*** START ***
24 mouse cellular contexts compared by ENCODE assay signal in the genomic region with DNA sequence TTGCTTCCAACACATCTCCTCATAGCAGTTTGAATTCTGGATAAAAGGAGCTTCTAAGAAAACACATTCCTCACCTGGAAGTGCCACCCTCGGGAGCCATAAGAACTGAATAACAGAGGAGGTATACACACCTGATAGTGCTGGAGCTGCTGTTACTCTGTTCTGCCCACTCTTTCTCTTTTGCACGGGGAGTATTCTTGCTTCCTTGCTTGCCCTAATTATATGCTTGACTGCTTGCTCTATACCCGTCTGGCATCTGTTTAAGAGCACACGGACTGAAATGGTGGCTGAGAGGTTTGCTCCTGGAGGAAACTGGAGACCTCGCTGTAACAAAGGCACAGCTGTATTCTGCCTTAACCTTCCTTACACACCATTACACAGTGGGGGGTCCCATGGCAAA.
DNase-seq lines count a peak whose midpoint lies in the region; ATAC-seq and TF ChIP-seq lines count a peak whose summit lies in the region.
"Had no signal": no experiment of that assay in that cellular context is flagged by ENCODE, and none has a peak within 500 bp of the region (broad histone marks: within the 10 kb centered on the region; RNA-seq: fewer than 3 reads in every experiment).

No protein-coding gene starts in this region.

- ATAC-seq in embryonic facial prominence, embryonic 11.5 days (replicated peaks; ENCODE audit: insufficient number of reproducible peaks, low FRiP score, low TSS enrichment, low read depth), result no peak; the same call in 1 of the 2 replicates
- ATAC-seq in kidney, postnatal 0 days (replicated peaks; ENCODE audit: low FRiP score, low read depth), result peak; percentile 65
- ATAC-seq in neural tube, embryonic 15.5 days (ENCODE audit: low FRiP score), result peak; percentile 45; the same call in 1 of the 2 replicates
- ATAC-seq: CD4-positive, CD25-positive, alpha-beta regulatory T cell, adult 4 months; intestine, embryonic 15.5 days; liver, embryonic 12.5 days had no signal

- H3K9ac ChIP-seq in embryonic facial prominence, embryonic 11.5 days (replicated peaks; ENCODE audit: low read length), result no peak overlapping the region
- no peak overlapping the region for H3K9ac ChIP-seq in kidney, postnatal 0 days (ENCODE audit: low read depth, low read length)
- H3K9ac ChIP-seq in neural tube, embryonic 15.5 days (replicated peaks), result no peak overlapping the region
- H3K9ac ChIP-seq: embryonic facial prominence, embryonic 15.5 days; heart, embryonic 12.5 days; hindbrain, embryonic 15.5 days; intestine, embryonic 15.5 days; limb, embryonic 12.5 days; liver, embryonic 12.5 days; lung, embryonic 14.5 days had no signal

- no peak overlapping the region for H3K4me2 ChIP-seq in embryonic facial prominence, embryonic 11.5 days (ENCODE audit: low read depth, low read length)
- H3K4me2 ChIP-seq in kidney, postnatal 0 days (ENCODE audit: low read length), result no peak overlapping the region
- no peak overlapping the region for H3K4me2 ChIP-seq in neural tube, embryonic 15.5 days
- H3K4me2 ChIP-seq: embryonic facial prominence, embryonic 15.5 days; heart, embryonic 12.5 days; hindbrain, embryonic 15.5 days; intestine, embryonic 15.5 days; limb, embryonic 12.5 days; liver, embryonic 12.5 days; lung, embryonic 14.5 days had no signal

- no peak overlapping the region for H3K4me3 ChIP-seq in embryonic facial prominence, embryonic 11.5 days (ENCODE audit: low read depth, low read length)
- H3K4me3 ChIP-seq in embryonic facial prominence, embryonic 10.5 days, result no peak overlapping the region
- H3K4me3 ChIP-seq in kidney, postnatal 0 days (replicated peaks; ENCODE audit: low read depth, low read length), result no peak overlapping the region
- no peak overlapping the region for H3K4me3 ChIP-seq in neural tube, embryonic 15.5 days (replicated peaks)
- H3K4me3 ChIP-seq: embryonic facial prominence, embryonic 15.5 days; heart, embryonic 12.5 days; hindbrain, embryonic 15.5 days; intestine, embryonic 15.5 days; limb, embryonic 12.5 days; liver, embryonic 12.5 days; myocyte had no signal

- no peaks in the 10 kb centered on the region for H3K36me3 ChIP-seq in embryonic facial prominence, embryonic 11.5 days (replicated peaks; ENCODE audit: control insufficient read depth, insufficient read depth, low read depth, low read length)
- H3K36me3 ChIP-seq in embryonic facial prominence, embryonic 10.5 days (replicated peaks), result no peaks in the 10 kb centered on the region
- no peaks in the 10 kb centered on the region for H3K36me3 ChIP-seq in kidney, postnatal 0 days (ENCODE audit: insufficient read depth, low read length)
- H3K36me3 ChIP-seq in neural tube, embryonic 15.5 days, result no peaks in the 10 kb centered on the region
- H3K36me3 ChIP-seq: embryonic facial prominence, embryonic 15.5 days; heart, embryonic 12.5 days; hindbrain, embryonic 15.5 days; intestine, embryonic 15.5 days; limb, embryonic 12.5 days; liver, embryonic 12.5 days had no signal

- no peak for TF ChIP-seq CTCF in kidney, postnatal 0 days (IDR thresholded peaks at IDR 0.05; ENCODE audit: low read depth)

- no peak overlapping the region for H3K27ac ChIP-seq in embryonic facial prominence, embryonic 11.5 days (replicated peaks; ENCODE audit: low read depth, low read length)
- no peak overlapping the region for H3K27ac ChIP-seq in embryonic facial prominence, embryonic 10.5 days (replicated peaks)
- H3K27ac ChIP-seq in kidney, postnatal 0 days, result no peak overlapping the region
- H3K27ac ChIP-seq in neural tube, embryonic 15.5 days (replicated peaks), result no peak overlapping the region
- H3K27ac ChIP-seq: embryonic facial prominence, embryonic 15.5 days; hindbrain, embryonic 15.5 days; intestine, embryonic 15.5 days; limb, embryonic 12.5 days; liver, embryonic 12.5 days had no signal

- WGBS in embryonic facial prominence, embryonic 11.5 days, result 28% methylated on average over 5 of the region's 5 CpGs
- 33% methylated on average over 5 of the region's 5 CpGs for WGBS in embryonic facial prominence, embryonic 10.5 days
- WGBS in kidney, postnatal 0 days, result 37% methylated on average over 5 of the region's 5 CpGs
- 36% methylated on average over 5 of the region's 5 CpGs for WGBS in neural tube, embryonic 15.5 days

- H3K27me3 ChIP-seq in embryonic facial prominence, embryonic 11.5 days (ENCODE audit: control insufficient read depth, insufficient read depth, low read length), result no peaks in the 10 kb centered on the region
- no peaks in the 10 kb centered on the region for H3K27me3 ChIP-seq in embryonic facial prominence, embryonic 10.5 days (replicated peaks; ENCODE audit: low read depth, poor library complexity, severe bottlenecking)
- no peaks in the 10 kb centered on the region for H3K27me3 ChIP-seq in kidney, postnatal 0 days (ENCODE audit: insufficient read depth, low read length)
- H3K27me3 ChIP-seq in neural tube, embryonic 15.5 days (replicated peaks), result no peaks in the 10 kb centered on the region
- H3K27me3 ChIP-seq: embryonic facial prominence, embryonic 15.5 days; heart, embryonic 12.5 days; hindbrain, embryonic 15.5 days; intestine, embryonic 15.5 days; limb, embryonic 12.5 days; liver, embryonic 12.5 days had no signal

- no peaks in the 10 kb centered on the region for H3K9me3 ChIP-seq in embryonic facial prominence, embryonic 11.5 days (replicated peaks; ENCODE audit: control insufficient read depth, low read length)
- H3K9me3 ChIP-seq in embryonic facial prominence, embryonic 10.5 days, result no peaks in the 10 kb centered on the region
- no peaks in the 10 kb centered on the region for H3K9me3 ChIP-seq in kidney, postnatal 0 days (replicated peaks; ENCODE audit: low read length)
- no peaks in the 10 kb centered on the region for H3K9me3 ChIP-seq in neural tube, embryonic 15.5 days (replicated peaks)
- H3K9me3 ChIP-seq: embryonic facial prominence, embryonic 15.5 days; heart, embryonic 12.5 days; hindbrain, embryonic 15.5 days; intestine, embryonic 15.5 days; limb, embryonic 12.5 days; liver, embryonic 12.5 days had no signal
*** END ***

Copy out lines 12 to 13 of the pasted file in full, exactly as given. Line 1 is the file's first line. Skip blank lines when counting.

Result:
- H3K9ac ChIP-seq: embryonic facial prominence, embryonic 15.5 days; heart, embryonic 12.5 days; hindbrain, embryonic 15.5 days; intestine, embryonic 15.5 days; limb, embryonic 12.5 days; liver, embryonic 12.5 days; lung, embryonic 14.5 days had no signal

- no peak overlapping the region for H3K4me2 ChIP-seq in embryonic facial prominence, embryonic 11.5 days (ENCODE audit: low read depth, low read length)